Nothing rivals the excitement of being around your newborn, especially if it’s your first child. The little bundle of joy that does no more than cry a little, eat, pee and sleep often marvels most parents. However, things can fast turn around and one day an infant can flare up into inconsolable crying, with fist clenched and legs flailing in desperation. Despite your efforts to console the infant, the episode goes on for quite some time, and surprisingly repeats every other day for a number of weeks. Most parents will often panic and immediately think there is something wrong with their baby.
Research shows that up to 25% of newborns tend to cry excessively for no clear reason, as they are otherwise healthy and well kept. This baffling behavior often comes as a result of a condition called colic. Scientific findings are yet to explain its exact roots, but a child is considered to be colicky if they tend to cry more than 3 hours a day for more than 3 consecutive days in a week. Colic usually begins at the age of 2 weeks or later and will go away at 3 to 4 months.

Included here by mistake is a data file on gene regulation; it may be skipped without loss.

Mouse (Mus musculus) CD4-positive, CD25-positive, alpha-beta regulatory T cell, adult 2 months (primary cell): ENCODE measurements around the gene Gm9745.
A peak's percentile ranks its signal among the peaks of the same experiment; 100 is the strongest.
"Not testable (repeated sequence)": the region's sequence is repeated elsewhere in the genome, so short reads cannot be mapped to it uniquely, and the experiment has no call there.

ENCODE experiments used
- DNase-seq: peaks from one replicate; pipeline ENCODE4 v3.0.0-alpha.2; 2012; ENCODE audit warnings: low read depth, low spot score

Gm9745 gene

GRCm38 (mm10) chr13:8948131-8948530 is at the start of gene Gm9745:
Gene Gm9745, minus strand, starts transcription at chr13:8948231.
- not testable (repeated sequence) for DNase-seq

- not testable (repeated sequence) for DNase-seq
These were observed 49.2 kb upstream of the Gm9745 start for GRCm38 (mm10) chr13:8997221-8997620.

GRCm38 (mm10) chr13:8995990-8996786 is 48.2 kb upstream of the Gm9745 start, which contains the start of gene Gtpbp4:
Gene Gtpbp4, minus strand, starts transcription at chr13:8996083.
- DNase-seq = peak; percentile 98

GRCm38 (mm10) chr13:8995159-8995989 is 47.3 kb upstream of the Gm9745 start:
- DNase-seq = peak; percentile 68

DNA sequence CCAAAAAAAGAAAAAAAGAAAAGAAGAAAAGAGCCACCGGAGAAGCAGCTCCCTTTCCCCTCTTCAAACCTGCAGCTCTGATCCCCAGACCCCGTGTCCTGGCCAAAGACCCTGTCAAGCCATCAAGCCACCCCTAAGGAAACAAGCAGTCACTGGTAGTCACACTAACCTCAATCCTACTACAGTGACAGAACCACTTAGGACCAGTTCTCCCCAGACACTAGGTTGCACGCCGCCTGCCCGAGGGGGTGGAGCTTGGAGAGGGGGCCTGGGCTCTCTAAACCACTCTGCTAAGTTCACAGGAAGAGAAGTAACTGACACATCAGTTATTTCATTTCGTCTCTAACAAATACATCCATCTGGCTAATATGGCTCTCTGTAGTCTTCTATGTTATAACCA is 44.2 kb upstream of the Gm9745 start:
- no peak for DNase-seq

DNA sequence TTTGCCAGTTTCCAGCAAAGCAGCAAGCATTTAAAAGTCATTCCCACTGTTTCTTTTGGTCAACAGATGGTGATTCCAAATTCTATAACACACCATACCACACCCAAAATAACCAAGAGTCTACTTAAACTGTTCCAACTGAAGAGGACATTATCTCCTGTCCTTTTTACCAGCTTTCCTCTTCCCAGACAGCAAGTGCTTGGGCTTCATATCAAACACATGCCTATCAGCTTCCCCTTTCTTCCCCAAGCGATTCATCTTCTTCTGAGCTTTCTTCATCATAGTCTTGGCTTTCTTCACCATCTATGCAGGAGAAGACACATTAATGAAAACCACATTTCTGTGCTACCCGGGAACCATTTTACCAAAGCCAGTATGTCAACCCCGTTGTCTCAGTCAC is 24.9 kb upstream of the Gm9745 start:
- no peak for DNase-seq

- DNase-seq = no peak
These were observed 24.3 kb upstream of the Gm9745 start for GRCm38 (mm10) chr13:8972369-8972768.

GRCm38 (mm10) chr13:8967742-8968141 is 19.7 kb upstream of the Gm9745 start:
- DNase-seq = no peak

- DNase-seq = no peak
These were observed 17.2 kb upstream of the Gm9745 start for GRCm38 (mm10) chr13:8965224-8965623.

Since colic is not a disease, it tends to be subjective and there is no standard way of measuring or identifying it. A recent study showed that not every child experiences colic and that there is no particular underlying cause. Some doctors regard it as part of the developmental process that newborns have to undergo as they adjust to life outside the womb. Other theories hold it that colic occurs because of imbalances in the brain chemical serotonin. This is to mean that colicky babies usually have high levels of serotonin that cause intestinal muscles to contract. According to the theory, the imbalance will correct when the baby starts to make melatonin, which relaxes the intestinal muscles. Other supposed causes of colic include immature digestive system, food allergies and infant acid reflux.
The mysterious nature of colic can make it a frustrating and even exhausting experience for parents. Some parents develop a sense of guilt and inadequacy as their child seems to be in anguish and nothing they do brings relief. However, the advice given by pediatricians is that you remain calm and patient as you try out different soothing strategies, until the colic eventually passes. And you don’t have to be a hero and handle it all alone, involve your family members or close friends and take turns in soothing the baby while observing which techniques work and which don't.